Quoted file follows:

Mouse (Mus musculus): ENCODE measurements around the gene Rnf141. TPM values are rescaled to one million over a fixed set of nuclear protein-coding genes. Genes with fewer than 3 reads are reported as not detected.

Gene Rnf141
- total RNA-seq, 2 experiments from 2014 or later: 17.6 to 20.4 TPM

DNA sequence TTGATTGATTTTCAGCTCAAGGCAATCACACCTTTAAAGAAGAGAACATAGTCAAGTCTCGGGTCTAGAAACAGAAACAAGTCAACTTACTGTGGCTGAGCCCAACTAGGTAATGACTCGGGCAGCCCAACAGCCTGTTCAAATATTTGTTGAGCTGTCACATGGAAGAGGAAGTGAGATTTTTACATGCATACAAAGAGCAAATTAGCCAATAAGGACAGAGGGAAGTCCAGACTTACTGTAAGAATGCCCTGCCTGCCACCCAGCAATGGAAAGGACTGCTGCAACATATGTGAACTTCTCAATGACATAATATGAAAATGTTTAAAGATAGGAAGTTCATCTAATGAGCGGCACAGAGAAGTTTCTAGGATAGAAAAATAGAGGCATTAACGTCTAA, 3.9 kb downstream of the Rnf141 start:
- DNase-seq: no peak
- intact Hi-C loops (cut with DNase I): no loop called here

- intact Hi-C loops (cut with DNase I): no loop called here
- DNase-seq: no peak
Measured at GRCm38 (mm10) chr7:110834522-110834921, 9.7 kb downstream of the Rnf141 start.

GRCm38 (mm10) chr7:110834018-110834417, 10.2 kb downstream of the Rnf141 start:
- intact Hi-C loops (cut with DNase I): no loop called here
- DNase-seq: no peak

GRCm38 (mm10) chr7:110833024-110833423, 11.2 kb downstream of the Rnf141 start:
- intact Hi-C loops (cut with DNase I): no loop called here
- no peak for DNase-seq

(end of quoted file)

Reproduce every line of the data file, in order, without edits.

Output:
Mouse (Mus musculus): ENCODE measurements around the gene Rnf141. TPM values are rescaled to one million over a fixed set of nuclear protein-coding genes. Genes with fewer than 3 reads are reported as not detected.

Gene Rnf141
- total RNA-seq, 2 experiments from 2014 or later: 17.6 to 20.4 TPM

DNA sequence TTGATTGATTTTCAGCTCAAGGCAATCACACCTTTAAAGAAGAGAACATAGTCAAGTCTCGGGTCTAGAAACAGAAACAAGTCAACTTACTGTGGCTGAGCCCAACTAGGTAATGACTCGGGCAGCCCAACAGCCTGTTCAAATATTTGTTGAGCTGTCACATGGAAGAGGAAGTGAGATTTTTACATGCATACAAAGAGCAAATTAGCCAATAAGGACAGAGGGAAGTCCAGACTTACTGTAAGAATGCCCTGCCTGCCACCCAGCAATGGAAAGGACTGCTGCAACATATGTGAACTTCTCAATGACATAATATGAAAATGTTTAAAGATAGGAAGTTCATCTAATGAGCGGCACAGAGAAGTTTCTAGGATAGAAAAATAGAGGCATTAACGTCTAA, 3.9 kb downstream of the Rnf141 start:
- DNase-seq: no peak
- intact Hi-C loops (cut with DNase I): no loop called here

- intact Hi-C loops (cut with DNase I): no loop called here
- DNase-seq: no peak
Measured at GRCm38 (mm10) chr7:110834522-110834921, 9.7 kb downstream of the Rnf141 start.

GRCm38 (mm10) chr7:110834018-110834417, 10.2 kb downstream of the Rnf141 start:
- intact Hi-C loops (cut with DNase I): no loop called here
- DNase-seq: no peak

GRCm38 (mm10) chr7:110833024-110833423, 11.2 kb downstream of the Rnf141 start:
- intact Hi-C loops (cut with DNase I): no loop called here
- no peak for DNase-seq